Freedom from Religion Foundation, Inc. et al v. Franklin County, Indiana
Freedom from Religion Foundation, Inc. et al v. Franklin County, Indiana was lawsuit begin in 2015 involving the plaintiffs Wisconsin-based Freedom From Religion Foundation (FFRF) and Massachusetts-based United Federation of Churches LLC (d/b/a The Satanic Temple) both represented by the ACLU of Indiana against the defendant, Franklin County, Indiana. It concerned the county having allowed a privately owned Nativity scene to occupy the courthouse square at Christmas. An initial lawsuit was dismissed due to its issues being moot before a second suit that included The Satanic Temple resulted in a settlement favoring religious plurality so long as there was local representation of the organization. It was not obvious if other
In December 2014, FFRF and two FFRF members filed suit against Franklin County alleging that a life-size nativity scene displayed on the courthouse lawn every Christmas season for approximately fifty years, violated the Establishment Clause of the First Amendment. The Satanic Temple joined with FFRF to challenge County Ordinance 2015-02, regulating the use of the courthouse lawn by persons seeking to erect public displays. According to the purpose statement of Ordinance 2015-02, “[i]t is the county’s policy to provide all county citizens with equal access to the courthouse grounds.”
In mid-February 2015, FFRF submitted a permit application to erect a display on the courthouse lawn “consist[ing] of several cut-out figures celebrating the December 15th nativity of the Bill of Rights.” FFRR explained its desire to have its display on the courthouse lawn from November 29, 2015 through January 6, 2016: “the County has violated the Establishment Clause for decades, and it wishes to present a countervailing message to the nativity scene observed by County residents and visitors for half a century.”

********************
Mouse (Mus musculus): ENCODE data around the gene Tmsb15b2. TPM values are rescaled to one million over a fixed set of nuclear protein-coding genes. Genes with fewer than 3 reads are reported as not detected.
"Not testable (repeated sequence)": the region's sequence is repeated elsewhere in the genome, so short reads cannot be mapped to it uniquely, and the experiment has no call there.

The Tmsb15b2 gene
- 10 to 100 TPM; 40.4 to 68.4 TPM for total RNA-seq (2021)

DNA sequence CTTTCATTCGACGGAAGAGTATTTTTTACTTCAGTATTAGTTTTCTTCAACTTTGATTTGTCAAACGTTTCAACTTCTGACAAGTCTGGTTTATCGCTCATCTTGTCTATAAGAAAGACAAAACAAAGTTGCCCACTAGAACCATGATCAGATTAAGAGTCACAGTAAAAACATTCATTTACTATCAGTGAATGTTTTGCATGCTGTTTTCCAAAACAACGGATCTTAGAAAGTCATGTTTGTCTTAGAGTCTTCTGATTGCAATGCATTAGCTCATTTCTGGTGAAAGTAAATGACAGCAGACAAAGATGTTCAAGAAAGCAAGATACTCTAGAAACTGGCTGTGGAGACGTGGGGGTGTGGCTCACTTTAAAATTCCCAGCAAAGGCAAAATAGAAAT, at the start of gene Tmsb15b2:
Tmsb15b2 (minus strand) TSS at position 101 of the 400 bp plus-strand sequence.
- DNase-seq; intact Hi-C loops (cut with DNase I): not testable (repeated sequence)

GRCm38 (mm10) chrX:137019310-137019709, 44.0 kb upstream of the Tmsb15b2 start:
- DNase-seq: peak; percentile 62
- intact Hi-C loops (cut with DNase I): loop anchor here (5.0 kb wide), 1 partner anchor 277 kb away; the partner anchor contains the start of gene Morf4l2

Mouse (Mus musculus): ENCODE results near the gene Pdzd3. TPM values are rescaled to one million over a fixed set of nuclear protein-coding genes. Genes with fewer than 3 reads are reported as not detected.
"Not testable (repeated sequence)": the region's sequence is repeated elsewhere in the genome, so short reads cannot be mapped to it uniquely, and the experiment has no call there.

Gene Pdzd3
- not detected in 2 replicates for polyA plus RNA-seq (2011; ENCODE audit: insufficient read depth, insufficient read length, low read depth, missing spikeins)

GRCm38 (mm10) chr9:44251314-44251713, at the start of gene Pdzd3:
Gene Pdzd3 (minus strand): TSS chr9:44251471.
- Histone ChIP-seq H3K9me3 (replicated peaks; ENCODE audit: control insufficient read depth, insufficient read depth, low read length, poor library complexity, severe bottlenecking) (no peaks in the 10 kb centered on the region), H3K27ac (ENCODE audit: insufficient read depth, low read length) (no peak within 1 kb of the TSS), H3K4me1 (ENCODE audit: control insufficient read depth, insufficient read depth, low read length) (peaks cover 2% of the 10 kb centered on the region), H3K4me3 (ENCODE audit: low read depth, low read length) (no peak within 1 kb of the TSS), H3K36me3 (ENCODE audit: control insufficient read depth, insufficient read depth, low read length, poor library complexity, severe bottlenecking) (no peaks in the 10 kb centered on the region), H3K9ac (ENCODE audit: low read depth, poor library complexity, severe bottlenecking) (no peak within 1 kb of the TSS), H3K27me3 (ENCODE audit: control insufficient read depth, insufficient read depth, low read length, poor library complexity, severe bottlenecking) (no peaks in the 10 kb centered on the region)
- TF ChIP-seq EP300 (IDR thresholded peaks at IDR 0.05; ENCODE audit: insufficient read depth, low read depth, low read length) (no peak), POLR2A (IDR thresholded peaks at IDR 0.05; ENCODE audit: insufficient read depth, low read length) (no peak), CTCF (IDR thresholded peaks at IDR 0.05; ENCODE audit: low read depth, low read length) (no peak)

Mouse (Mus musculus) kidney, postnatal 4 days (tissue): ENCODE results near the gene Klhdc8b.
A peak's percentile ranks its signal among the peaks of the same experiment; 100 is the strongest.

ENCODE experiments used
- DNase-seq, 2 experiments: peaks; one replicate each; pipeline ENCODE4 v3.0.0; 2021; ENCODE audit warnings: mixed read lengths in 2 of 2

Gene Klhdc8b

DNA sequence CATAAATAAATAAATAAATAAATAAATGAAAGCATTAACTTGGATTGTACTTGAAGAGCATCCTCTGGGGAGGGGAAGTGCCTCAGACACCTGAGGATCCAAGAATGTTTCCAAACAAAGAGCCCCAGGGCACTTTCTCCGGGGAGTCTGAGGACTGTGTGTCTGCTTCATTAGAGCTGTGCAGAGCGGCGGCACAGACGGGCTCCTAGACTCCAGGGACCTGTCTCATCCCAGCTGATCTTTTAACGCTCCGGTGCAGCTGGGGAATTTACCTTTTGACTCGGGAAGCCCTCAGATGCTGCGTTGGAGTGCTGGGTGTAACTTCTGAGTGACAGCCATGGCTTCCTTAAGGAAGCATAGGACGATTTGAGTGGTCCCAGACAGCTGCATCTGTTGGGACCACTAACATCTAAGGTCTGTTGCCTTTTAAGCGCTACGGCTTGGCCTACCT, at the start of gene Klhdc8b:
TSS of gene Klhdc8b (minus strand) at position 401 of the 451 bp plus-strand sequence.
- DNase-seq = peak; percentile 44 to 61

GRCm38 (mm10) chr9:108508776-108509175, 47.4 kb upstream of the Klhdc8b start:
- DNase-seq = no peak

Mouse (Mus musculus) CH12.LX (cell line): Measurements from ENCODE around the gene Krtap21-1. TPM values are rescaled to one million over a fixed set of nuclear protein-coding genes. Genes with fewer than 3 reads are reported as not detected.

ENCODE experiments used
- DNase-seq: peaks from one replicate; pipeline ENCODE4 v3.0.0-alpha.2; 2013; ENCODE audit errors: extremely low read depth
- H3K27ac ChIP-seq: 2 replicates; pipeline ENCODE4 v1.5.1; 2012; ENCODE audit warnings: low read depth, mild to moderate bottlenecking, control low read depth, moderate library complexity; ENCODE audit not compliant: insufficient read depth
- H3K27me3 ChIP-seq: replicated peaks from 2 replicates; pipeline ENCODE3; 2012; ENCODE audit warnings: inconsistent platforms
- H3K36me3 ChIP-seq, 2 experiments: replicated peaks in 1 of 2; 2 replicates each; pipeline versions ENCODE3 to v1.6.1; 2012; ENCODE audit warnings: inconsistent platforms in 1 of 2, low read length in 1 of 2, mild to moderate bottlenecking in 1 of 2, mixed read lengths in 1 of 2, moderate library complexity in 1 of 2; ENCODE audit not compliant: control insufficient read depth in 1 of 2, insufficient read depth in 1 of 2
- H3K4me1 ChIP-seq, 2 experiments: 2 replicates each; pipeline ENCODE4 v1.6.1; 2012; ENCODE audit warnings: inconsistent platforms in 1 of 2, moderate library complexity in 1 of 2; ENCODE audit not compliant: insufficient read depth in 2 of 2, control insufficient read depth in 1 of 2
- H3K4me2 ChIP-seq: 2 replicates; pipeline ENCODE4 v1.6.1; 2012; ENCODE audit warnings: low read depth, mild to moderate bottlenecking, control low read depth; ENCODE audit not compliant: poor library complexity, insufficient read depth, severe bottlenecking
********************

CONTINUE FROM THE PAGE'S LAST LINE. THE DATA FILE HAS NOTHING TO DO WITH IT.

After the lawsuit was filed in December 2014, the Franklin County Board of Commissioners had the Nativity scene removed on Dec. 26. In January, the board established new rules for the use of the public square. In February 2015, attorneys for Franklin County filed a motion to dismiss the lawsuit, but the Freedom From Religion Foundation, represented by Indiana American Civil Liberties Union attorney Gavin Rose, opposed the dismissal. The plaintiffs were seeking monetary damages from Franklin County.
TST wanted to display a three-dimensional sculpture mounted on a wooden platform to help others understand its beliefs, the lawsuit said.
According to court documents, attorneys from the Thomas More Society questioned whether all parties were properly served notice of the second lawsuit. The court was asked in a motion filed by the plaintiffs to have a U.S. marshal serve the summons and paperwork in person to the Franklin County commissioners.
Initial Suit Dismissed - 1:14-cv-02047
In September 2015, the federal judge dismissed the lawsuit. Federal district Judge Tanya Walton Pratt said in a ruling that because a newly passed ordinance already allows Franklin County residents to erect their own displays — religious or not — outside the courthouse. Officials had enacted the ordinance about a month after the lawsuit was filed.